Trump makes video appearance in New York criminal case, trial date tentatively set for late March

Donald Trump made a video appearance in a New York courtroom on Tuesday where the judge tentatively scheduled the former president's trial for March 25, a date that would fall in the heat of the presidential primary season

Associated Press

May 23, 2023, 7:25 PM

Updated 370 days ago

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Trump makes video appearance in New York criminal case, trial date tentatively set for late March
Donald Trump made a video appearance in a New York courtroom on Tuesday where the judge tentatively scheduled the former president's trial for March 25, a date that would fall in the heat of the presidential primary season.
Trump had pleaded not guilty last month to 34 felony counts of falsifying business records.
At Tuesday's hearing, Manhattan Judge Juan Merchan reviewed an order barring Trump from publicly disseminating certain evidence turned over by prosecutors.
Trump was spared a personal appearance at the courthouse, avoiding the mammoth security and logistical challenges that accompanied his arraignment last month. Instead, the Republican was connected by video conference, with his face beamed onto courtroom TV monitors.
Trump is allowed to speak publicly about the criminal case, according to Merchan's order, but he risks being held in contempt if he uses evidence turned over by prosecutors in the pretrial discovery process to target witnesses or others involved in the case.
Trump pleaded not guilty on April 4 to 34 felony counts of falsifying business records related to payments his company made to his former lawyer, Michael Cohen. Prosecutors say those payments were intended to reimburse and compensate Cohen for orchestrating hush money payments during the 2016 campaign to bury allegations of extramarital sexual encounters. Trump denies having had extramarital flings and says the prosecution is politically motivated.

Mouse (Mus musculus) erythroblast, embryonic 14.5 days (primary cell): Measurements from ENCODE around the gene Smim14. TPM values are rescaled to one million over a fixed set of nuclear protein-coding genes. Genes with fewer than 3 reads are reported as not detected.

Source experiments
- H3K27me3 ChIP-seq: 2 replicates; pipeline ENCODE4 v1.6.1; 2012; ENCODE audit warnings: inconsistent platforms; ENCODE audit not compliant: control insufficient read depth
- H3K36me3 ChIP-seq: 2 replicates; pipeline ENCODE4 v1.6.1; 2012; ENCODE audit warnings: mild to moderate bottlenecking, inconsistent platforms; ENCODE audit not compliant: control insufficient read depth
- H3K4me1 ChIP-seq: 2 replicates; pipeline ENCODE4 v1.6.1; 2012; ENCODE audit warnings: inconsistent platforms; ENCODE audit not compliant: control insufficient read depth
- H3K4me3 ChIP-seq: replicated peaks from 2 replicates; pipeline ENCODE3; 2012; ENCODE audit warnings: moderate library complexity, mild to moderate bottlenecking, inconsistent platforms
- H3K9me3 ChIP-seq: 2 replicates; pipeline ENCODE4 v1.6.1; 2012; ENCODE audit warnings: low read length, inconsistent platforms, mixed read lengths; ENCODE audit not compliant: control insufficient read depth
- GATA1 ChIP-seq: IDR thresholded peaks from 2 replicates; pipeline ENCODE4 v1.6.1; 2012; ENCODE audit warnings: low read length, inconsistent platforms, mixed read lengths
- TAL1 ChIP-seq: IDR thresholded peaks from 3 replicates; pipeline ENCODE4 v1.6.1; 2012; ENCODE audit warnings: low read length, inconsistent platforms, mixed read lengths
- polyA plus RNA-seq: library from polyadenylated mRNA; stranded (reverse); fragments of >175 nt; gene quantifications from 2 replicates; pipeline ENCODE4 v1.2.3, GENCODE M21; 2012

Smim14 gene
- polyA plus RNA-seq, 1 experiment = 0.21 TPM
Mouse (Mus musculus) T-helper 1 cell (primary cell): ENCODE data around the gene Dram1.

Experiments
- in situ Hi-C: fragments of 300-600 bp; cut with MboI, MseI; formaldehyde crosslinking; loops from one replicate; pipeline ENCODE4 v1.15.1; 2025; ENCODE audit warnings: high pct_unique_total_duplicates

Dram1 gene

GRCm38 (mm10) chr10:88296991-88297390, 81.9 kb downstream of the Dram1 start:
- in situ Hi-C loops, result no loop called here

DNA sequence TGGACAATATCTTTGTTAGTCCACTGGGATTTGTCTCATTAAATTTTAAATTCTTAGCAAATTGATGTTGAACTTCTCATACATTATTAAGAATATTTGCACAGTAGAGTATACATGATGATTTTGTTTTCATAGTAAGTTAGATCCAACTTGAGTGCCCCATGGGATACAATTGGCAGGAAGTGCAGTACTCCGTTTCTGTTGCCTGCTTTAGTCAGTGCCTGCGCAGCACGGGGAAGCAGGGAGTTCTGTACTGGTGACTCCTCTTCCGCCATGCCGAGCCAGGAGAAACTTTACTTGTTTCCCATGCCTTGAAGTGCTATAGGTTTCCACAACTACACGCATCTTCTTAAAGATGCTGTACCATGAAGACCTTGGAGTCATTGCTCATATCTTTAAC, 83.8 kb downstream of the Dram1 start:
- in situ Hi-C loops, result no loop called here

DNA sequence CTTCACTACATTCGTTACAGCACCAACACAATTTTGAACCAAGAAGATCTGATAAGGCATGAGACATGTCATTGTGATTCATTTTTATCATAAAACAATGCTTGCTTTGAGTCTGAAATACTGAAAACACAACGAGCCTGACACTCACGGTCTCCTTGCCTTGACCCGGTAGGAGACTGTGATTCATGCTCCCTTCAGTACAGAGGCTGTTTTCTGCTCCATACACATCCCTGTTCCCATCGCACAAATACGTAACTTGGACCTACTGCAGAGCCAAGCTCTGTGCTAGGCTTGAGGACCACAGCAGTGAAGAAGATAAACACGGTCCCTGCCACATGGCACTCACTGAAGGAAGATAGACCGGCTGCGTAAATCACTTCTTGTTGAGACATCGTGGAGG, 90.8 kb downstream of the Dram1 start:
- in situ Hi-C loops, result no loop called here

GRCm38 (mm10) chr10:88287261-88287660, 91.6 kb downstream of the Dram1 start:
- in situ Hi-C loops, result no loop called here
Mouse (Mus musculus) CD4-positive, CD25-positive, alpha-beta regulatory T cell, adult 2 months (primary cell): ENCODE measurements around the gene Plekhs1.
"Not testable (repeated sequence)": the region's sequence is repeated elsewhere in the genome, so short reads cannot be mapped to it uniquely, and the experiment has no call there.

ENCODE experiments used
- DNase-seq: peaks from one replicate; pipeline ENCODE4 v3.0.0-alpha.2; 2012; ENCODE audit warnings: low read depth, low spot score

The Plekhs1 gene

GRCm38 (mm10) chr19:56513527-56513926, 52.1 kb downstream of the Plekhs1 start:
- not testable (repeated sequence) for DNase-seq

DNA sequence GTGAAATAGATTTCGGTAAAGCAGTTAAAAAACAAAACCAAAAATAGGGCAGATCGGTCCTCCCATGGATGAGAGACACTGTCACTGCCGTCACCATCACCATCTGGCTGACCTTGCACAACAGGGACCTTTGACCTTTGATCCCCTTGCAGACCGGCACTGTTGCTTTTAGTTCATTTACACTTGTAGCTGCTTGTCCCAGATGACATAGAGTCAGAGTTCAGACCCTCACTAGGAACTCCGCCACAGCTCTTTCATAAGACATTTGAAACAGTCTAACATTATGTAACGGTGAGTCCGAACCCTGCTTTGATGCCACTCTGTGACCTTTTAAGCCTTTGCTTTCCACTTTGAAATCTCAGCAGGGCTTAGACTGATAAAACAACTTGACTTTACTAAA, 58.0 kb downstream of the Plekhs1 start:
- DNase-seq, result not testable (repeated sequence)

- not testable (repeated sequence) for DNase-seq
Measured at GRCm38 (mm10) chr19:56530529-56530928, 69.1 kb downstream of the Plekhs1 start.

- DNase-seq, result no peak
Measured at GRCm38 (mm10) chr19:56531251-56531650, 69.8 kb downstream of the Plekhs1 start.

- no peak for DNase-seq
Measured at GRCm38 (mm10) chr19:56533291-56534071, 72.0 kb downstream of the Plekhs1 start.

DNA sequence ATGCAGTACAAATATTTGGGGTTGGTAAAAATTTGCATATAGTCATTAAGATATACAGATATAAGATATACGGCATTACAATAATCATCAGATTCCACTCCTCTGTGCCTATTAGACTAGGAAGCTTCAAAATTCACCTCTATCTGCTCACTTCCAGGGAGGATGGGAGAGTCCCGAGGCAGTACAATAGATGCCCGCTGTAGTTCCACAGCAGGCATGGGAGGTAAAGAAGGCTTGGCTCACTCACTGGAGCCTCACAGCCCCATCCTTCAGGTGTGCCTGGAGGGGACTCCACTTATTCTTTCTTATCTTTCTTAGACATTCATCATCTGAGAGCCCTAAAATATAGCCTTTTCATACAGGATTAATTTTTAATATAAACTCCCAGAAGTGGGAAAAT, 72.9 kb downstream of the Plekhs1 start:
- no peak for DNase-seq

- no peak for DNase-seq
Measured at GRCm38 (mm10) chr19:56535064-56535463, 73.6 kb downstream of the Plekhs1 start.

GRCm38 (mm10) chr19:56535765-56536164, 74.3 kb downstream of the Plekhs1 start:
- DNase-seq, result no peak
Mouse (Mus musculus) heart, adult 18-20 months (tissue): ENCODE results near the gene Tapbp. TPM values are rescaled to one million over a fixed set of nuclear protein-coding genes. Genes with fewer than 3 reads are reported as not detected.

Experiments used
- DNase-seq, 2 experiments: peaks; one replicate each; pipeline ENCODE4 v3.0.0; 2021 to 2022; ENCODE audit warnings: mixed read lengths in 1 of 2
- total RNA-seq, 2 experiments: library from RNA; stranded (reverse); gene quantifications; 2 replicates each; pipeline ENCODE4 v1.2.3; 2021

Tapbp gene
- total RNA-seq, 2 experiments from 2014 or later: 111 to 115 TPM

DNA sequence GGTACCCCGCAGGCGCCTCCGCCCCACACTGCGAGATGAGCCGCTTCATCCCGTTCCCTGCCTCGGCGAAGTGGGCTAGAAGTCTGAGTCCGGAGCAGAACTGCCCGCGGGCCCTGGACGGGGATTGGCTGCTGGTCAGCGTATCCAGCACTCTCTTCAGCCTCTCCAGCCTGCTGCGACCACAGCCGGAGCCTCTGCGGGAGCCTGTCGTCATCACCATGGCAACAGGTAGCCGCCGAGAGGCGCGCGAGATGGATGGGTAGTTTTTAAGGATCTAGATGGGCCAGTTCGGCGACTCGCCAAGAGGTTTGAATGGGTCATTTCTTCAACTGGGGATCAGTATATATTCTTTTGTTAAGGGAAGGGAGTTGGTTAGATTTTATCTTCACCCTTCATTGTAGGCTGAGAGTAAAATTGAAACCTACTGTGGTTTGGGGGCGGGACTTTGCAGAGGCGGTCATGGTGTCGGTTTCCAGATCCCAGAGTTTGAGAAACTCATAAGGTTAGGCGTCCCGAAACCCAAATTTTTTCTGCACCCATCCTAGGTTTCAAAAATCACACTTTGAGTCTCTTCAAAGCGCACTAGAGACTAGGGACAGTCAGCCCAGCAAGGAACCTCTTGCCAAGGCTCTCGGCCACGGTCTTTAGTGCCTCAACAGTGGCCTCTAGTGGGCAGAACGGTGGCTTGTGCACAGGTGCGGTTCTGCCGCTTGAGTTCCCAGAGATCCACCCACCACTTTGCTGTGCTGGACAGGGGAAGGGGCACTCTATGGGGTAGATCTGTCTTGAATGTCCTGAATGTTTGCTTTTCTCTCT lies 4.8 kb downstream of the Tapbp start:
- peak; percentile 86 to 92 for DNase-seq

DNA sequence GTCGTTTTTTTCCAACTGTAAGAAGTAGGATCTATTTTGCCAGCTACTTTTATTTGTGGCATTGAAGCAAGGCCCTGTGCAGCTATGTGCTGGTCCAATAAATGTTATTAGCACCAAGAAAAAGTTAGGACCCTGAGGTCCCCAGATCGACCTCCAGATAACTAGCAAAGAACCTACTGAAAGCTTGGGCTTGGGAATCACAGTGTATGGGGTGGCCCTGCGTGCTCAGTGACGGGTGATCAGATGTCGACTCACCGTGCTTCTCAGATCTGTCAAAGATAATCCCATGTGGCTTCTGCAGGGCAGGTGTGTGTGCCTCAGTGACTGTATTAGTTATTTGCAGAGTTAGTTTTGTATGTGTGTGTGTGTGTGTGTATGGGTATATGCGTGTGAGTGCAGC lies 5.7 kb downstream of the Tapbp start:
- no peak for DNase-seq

Merchan's protective order bars Trump and his lawyers from disseminating evidence to third parties or posting it to social media, and it requires that certain, sensitive material shared by prosecutors be kept only by Trump's lawyers, not Trump himself.
Prosecutors sought the order soon after Trump's arrest, citing what they say is his history of making "harassing, embarrassing, and threatening statements" about people he's tangled with in legal disputes.
Merchan, noting Trump's "special" status as a former president and current candidate, has made clear that the protective order shouldn't be construed as a gag order and that Trump has a right to publicly defend himself.
Trump's lawyers are seeking to have his criminal case moved to federal court. It will continue in state court while that plays out.


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